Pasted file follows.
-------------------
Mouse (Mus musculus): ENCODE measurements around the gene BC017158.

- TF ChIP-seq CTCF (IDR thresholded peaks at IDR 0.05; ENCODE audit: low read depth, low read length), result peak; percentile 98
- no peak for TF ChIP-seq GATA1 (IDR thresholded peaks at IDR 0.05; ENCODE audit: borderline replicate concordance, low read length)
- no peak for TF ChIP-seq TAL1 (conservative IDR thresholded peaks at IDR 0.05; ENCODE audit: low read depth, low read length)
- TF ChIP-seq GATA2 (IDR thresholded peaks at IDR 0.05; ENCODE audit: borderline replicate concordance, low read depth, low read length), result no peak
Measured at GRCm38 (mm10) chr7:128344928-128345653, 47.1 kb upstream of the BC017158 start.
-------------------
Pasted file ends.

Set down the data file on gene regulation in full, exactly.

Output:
Mouse (Mus musculus): ENCODE measurements around the gene BC017158.

- TF ChIP-seq CTCF (IDR thresholded peaks at IDR 0.05; ENCODE audit: low read depth, low read length), result peak; percentile 98
- no peak for TF ChIP-seq GATA1 (IDR thresholded peaks at IDR 0.05; ENCODE audit: borderline replicate concordance, low read length)
- no peak for TF ChIP-seq TAL1 (conservative IDR thresholded peaks at IDR 0.05; ENCODE audit: low read depth, low read length)
- TF ChIP-seq GATA2 (IDR thresholded peaks at IDR 0.05; ENCODE audit: borderline replicate concordance, low read depth, low read length), result no peak
Measured at GRCm38 (mm10) chr7:128344928-128345653, 47.1 kb upstream of the BC017158 start.